The statement said that Umzucu would present a specific plan for the destruction of chemicals outside Syrian territory. "The director general is also requested to establish a special trust fund for this purpose," it said.

Sarin allegations

The U.N. resolution on Syria's chemical weapons was based on a deal struck between the United States and Russia that averted an American military strike over allegations the Syrian government used sarin nerve gas in an August 21 attack on a Damascus suburb. U.S. officials said at least 1,400 people died in the attack. Syria denied responsibility, blaming rebel forces.

In Friday's update, the OPCW said its mission in Syria had verified that more than 60% of Syria's declared unfilled munitions had been destroyed. Syria had committed to destroy all unfilled warheads and bombs by January 31, it said.

It follows its announcement on October 31 that Syria had destroyed all its declared chemical weapons mixing, filing and production facilities and that all of the chemical weapons at inspected sites were under seal.

Read more: Syria meets first chemical weapons destruction deadline

The mission had visited 21 out of 23 sites, the OPCW statement said, and 39 of the 41 facilities at those sites. The remaining two sites were too dangerous for the inspectors to go to, it said, but Syria had declared those sites as abandoned. The chemical weapons equipment there was moved to other sites, which were inspected.

The Syrian conflict began in March 2011 after government forces cracked down on peaceful protesters during the Arab Spring movement and is now a full-blown civil war.

The United Nations estimates that more than 100,000 people have died in the conflict.

ADVERTISEMENT
Part of complete coverage on
Syrian crisis
June 26, 2014 -- Updated 1243 GMT (2043 HKT)
Jihadists have kidnapped over 140 Kurdish boys to "brainwash" them. But a few boys made a daring escape.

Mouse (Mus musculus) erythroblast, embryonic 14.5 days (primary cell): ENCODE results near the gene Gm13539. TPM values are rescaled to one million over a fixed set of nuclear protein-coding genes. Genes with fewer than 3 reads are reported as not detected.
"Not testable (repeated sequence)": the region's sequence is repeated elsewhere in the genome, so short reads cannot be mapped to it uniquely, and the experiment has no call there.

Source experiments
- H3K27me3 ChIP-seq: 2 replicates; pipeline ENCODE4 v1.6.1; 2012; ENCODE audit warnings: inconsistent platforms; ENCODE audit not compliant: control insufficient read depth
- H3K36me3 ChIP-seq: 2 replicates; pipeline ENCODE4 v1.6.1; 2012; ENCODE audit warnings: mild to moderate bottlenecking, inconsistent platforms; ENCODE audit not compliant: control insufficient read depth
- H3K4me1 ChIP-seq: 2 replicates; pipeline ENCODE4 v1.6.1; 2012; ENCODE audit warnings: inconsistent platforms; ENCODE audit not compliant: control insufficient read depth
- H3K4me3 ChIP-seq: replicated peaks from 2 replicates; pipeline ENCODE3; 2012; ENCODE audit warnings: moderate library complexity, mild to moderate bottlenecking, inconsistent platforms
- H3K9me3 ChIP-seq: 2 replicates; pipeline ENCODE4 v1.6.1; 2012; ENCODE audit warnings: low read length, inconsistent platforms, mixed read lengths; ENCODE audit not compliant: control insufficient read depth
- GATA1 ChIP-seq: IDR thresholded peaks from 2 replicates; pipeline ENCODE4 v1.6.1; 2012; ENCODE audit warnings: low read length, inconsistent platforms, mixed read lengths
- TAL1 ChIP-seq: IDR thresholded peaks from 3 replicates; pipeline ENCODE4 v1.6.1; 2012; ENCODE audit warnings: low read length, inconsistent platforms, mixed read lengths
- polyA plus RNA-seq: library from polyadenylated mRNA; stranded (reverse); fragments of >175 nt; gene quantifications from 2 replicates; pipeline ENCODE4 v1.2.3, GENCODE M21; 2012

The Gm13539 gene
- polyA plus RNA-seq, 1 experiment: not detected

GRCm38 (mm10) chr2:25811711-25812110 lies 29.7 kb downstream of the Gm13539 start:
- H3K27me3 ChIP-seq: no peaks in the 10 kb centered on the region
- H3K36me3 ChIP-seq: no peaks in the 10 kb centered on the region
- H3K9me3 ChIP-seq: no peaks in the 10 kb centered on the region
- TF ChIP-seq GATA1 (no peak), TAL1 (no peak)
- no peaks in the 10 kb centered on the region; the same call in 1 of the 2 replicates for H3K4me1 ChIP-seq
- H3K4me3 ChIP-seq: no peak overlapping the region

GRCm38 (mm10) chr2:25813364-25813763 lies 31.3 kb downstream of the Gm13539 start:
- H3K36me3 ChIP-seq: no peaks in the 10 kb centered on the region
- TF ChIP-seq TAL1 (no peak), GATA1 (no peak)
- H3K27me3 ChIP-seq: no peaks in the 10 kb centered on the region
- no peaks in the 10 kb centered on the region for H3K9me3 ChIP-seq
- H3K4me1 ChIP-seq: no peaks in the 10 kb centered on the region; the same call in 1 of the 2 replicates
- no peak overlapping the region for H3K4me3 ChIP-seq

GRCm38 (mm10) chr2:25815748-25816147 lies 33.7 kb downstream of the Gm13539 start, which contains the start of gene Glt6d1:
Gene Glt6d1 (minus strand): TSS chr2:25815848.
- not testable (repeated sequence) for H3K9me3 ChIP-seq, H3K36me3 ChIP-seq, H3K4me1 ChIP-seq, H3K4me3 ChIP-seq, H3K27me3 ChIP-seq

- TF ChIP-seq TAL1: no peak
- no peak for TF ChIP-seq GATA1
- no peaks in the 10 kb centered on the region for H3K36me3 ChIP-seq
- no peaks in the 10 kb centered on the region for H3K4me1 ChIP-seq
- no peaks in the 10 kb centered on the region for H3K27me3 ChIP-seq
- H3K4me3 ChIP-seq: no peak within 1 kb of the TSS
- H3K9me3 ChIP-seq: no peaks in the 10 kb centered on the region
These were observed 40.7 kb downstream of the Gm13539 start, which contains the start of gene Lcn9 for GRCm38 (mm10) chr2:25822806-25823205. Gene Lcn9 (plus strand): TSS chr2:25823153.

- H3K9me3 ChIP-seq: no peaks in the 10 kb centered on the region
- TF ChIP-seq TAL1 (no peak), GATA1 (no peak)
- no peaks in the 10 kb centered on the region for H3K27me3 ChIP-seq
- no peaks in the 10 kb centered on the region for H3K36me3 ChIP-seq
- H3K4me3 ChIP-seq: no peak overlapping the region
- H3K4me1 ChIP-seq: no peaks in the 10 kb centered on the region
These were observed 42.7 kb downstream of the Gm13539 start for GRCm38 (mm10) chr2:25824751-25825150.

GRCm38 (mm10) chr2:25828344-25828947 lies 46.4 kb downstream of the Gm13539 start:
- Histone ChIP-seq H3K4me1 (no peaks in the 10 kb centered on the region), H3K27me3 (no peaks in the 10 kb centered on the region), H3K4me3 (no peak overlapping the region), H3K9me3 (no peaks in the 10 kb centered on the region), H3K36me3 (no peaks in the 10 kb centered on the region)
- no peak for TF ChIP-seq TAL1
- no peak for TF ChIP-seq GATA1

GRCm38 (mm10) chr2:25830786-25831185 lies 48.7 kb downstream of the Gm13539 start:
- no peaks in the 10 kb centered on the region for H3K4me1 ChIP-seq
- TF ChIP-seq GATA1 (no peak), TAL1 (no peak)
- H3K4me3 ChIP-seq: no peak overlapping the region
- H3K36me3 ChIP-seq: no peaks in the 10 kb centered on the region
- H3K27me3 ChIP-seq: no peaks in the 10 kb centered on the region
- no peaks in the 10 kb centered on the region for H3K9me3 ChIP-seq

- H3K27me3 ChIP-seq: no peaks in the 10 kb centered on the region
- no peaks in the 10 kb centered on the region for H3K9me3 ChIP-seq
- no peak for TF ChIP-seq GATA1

June 26, 2014 -- Updated 1248 GMT (2048 HKT)
Reports that Syrian warplanes carried out a cross-border attack on Iraqi towns is further evidence of the blurring of the two countries' borders.
June 24, 2014 -- Updated 2133 GMT (0533 HKT)
CNN's Atika Shubert speaks to a father whose teenage son joined the Jihad movement in Syria.
June 23, 2014 -- Updated 1141 GMT (1941 HKT)
At the start of Syria's civil unrest, Omar would rally against the government alongside his schoolmates, later taking to the streets in his hometown of Salqin.
June 23, 2014 -- Updated 2117 GMT (0517 HKT)
Atika Shubert looks at the rise of European jihadists traveling to Syria and whether they soon could join ISIS in Iraq.
June 23, 2014 -- Updated 1453 GMT (2253 HKT)
The final stockpile of Syria's chemical weapons has been shipped out of the country, according to the OPCW, the Organisation for the Prohibition of Chemical Weapons.
June 25, 2014 -- Updated 2025 GMT (0425 HKT)
The US isn't doing airstrikes in Iraq. Is there a vacuum for Syria and Iran to step in? CNN's Fareed Zakaria weighs in.
June 10, 2014 -- Updated 0804 GMT (1604 HKT)
CNN's Nick Paton Walsh reports on Syrian rebels using underground explosions against the better-equipped regime.
June 9, 2014 -- Updated 1151 GMT (1951 HKT)
CNN's Nick Paton Walsh returns to the besieged rebel areas of Aleppo, a pale skeleton of a city that has had the life bombed out of it.
June 2, 2014 -- Updated 1151 GMT (1951 HKT)
Syria may be embroiled in a brutal three-year civil war, but that's not stopping the government from holding presidential elections.
June 3, 2014 -- Updated 1123 GMT (1923 HKT)
CNN's Nick Paton Walsh meets an ISIS defector in hiding and gets a rare look into the group's recruitment process.
June 5, 2014 -- Updated 1610 GMT (0010 HKT)
Over a thousand Syrian refugees have turned an abandoned shopping mall in Lebanon into makeshift living quarters.
May 28, 2014 -- Updated 2119 GMT (0519 HKT)
What caught our experts' ears was as much about what he didn't address as much as what he did.
May 20, 2014 -- Updated 1019 GMT (1819 HKT)
The three-year war in Syria has claimed 162,402 lives, an opposition group said Monday, as the raging conflict shows no signs of abating.
May 31, 2014 -- Updated 0141 GMT (0941 HKT)
Official: The U.S. believes a jihadi featured in a suicide bombing video in Syria is Moner Mohammad Abu-Salha who grew up in Florida.
May 20, 2014 -- Updated 1437 GMT (2237 HKT)
For the first time, Britain has convicted someone of a terrorism offense related to the Syrian civil war.
ADVERTISEMENT